Discover what Alphabet, Google’s parent company, is all about. Learn how the restructuring impacted Google’s operations and expanded its horizons.
In 2015, Google underwent a major rebranding, giving birth to Alphabet, its parent company. While Google and Alphabet are not the same, they operate in tandem, with Google now functioning as a subsidiary of Alphabet. The restructuring allowed Alphabet’s divisions to operate independently, beyond the scope of Google’s internet search engine and advertising. However, for users, not much has changed in terms of using Google’s products and services. The difference lies in the corporate structure, providing subsidiaries under Alphabet with more autonomy to pursue separate goals and enter new markets. Alphabet also introduced a new financial reporting system, dividing profits and losses into three segments: Google Services, Google Cloud, and Other Bets. Alphabet is a publicly traded company, with shareholders including Google’s co-founders, Larry Page and Sergey Brin, who hold Class B shares with enhanced voting rights. Alphabet, Google’s parent company, is a multinational technology company that was created by Larry Page and Sergey Brin on October 2, 2015. Its formation was part of a restructuring of Google, aimed at expanding and diversifying the operations of the popular technology company. While Alphabet and Google are related, they are not the same entity. Alphabet became the parent company, while Google now operates as a subsidiary.
As part of the restructuring, Google shares were converted to Alphabet stock. The ticker symbols for these shares are GOOG (Class C shares without voting rights) and GOOGL (Class A common stock). In an open letter, Larry Page explained that the name Alphabet was chosen because it represents language, which is one of humanity’s most important innovations and also a core element of Google’s search. This choice is reflected in the company’s website address, abc.xyz.
Despite the rebranding and restructuring, there has been no change in how users interact with Google’s products and services. The Workspace apps, YouTube, and Maps, among others, remain intact. The difference lies in the corporate structure, with Alphabet providing more autonomy to its subsidiaries to pursue separate goals and enter new markets.
One significant change introduced by Alphabet is the introduction of quarterly financial reports in three segments. These segments are Google Services, Google Cloud, and Other Bets. Previously, there were only reports for Google and Other Bets. The Google Services segment includes apps and products that cover various aspects of technology, communication, and information. These products generate the majority of the company’s revenue and include well-known services such as Google Search, Maps, Play, Chrome, and YouTube.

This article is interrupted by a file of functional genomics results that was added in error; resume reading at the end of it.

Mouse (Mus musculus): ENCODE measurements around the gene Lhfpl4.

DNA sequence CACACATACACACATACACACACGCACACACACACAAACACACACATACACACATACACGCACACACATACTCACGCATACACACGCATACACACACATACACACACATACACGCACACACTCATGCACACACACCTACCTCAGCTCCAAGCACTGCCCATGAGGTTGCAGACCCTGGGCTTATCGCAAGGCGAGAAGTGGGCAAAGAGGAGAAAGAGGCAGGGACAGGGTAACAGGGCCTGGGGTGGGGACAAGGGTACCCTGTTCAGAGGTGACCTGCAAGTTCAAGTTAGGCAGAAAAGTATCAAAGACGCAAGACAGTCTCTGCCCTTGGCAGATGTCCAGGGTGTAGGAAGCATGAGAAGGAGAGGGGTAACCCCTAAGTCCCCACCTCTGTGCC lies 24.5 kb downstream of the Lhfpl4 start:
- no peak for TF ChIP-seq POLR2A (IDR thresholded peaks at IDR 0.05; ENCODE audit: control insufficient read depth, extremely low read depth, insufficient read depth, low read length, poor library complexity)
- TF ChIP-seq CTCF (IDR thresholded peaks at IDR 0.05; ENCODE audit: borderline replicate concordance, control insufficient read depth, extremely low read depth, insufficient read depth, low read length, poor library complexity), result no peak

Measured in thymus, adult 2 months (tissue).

The Google Cloud segment focuses on providing cloud-based data management tools for individuals and businesses. This includes services like BigQuery, Cloud Storage, Datastore, and Firebase. The Other Bets segment encompasses subsidiaries and innovative projects that are not part of Google’s core operations. Some notable examples include DeepMind, a research and AI development company, and Waymo, a self-driving car development company.
The restructuring of Google into Alphabet has allowed for more accountability and transparency. The introduction of the reporting segments enables investors to monitor the financial performance of Google’s core services and startup projects separately. This also helps isolate the risk associated with each subsidiary, as any failures or roadblocks in one subsidiary would not necessarily impact the others.
In terms of ownership, Alphabet is a publicly-traded company with various shareholders. Larry Page and Sergey Brin, the co-founders of Google, hold Class B shares of Alphabet, which give them 10 times more voting rights compared to Class A shares. However, they own a relatively small percentage of the total shares. It’s important to note that Class B shares are not available for trading on stock exchanges and allow the founders to retain control over the company’s direction and decision-making. Sundar Pichai is the CEO of both Alphabet and Google, taking over the role from Larry Page in 2019.
Under the Alphabet umbrella, there are several companies and subsidiaries. In addition to Google, there are also companies like Waymo, a self-driving car development company, and Calico, a biotechnological company focused on combating age-related diseases. Other subsidiaries include DeepMind, a research and AI development company; Intrinsic, a robotics software and AI company; Google Fiber, a high-speed broadband internet service provider; and Wing, a drone delivery service, among others. These subsidiaries operate independently and are exploring various innovative technologies and solutions.
Alphabet’s rebranding and restructuring have been met with mixed reactions from both supporters and critics. While some applaud the company’s efforts to pursue new horizons and embrace change and progress, others express concerns about the potential risks and unrealistic goals associated with moonshot projects. Only time will tell whether Alphabet’s ventures in various industries and sectors will achieve the desired success and deliver on their promised potential.